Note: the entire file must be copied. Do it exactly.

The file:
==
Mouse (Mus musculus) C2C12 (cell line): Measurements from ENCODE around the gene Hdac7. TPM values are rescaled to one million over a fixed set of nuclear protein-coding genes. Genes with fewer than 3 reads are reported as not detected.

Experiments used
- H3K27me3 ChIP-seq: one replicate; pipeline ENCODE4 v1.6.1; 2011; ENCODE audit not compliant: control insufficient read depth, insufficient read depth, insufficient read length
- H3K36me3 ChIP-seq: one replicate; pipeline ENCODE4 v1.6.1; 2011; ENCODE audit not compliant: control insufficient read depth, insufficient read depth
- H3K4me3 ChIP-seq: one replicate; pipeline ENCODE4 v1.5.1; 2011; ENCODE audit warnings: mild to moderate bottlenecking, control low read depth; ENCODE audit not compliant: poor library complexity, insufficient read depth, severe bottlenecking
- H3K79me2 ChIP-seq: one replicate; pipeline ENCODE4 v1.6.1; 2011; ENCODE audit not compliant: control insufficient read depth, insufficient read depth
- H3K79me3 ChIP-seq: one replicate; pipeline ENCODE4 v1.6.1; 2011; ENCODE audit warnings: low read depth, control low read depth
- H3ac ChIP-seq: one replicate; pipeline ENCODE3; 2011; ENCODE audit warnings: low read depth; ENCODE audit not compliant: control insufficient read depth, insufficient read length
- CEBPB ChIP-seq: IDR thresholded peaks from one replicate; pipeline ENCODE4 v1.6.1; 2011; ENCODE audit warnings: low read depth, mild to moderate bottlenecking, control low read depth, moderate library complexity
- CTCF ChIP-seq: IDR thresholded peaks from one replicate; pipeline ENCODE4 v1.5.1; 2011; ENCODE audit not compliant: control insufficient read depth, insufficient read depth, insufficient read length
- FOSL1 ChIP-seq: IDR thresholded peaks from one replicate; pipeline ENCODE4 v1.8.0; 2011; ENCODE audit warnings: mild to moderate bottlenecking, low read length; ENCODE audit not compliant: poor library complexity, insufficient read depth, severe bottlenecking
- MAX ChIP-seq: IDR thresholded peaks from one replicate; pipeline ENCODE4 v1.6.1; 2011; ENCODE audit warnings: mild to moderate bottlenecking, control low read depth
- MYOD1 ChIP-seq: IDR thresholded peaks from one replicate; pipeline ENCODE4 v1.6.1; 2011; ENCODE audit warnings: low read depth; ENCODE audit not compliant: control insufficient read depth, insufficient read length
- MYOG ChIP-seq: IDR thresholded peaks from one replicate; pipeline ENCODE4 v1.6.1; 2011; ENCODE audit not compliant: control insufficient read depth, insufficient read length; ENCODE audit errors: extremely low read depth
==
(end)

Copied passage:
Mouse (Mus musculus) C2C12 (cell line): Measurements from ENCODE around the gene Hdac7. TPM values are rescaled to one million over a fixed set of nuclear protein-coding genes. Genes with fewer than 3 reads are reported as not detected.

Experiments used
- H3K27me3 ChIP-seq: one replicate; pipeline ENCODE4 v1.6.1; 2011; ENCODE audit not compliant: control insufficient read depth, insufficient read depth, insufficient read length
- H3K36me3 ChIP-seq: one replicate; pipeline ENCODE4 v1.6.1; 2011; ENCODE audit not compliant: control insufficient read depth, insufficient read depth
- H3K4me3 ChIP-seq: one replicate; pipeline ENCODE4 v1.5.1; 2011; ENCODE audit warnings: mild to moderate bottlenecking, control low read depth; ENCODE audit not compliant: poor library complexity, insufficient read depth, severe bottlenecking
- H3K79me2 ChIP-seq: one replicate; pipeline ENCODE4 v1.6.1; 2011; ENCODE audit not compliant: control insufficient read depth, insufficient read depth
- H3K79me3 ChIP-seq: one replicate; pipeline ENCODE4 v1.6.1; 2011; ENCODE audit warnings: low read depth, control low read depth
- H3ac ChIP-seq: one replicate; pipeline ENCODE3; 2011; ENCODE audit warnings: low read depth; ENCODE audit not compliant: control insufficient read depth, insufficient read length
- CEBPB ChIP-seq: IDR thresholded peaks from one replicate; pipeline ENCODE4 v1.6.1; 2011; ENCODE audit warnings: low read depth, mild to moderate bottlenecking, control low read depth, moderate library complexity
- CTCF ChIP-seq: IDR thresholded peaks from one replicate; pipeline ENCODE4 v1.5.1; 2011; ENCODE audit not compliant: control insufficient read depth, insufficient read depth, insufficient read length
- FOSL1 ChIP-seq: IDR thresholded peaks from one replicate; pipeline ENCODE4 v1.8.0; 2011; ENCODE audit warnings: mild to moderate bottlenecking, low read length; ENCODE audit not compliant: poor library complexity, insufficient read depth, severe bottlenecking
- MAX ChIP-seq: IDR thresholded peaks from one replicate; pipeline ENCODE4 v1.6.1; 2011; ENCODE audit warnings: mild to moderate bottlenecking, control low read depth
- MYOD1 ChIP-seq: IDR thresholded peaks from one replicate; pipeline ENCODE4 v1.6.1; 2011; ENCODE audit warnings: low read depth; ENCODE audit not compliant: control insufficient read depth, insufficient read length
- MYOG ChIP-seq: IDR thresholded peaks from one replicate; pipeline ENCODE4 v1.6.1; 2011; ENCODE audit not compliant: control insufficient read depth, insufficient read length; ENCODE audit errors: extremely low read depth